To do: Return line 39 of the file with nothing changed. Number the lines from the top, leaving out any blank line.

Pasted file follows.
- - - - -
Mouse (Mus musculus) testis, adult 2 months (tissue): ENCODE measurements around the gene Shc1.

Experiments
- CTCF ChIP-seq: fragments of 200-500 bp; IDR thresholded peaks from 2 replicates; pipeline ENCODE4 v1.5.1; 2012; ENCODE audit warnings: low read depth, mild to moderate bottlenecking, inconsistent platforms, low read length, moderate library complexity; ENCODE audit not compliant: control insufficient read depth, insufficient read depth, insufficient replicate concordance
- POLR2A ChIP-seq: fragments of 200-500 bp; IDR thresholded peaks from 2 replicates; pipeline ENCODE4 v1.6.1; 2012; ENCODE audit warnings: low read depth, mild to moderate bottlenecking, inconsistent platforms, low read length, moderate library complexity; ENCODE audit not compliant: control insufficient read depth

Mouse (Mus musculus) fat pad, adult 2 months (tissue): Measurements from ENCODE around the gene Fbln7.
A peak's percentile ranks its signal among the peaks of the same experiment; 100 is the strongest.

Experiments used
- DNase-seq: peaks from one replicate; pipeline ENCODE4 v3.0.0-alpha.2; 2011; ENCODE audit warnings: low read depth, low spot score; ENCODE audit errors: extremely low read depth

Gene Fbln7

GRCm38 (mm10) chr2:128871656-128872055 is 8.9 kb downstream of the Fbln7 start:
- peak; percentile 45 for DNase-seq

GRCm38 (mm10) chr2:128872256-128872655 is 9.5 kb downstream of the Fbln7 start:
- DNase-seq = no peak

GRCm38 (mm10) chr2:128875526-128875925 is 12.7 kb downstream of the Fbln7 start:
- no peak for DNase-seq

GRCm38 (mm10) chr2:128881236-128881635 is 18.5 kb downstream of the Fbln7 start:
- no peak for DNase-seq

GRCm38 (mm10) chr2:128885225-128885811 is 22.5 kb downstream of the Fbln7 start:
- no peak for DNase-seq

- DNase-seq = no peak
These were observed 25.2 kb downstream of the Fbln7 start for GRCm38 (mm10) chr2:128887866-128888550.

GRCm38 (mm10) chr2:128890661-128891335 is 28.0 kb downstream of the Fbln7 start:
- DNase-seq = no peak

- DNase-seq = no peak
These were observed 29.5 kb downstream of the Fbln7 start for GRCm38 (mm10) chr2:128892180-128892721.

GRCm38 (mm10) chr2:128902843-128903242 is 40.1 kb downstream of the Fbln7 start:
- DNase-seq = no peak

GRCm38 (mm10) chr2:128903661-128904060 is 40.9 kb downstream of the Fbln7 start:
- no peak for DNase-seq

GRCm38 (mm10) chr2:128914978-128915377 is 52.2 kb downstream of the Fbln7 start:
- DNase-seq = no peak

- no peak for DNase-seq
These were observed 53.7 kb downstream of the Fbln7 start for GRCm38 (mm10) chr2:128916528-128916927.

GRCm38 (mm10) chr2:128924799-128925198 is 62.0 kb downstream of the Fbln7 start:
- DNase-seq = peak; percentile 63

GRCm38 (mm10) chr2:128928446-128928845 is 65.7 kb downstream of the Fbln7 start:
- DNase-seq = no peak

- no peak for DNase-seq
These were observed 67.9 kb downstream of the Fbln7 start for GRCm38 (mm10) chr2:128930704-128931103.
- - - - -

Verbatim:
These were observed 67.9 kb downstream of the Fbln7 start for GRCm38 (mm10) chr2:128930704-128931103.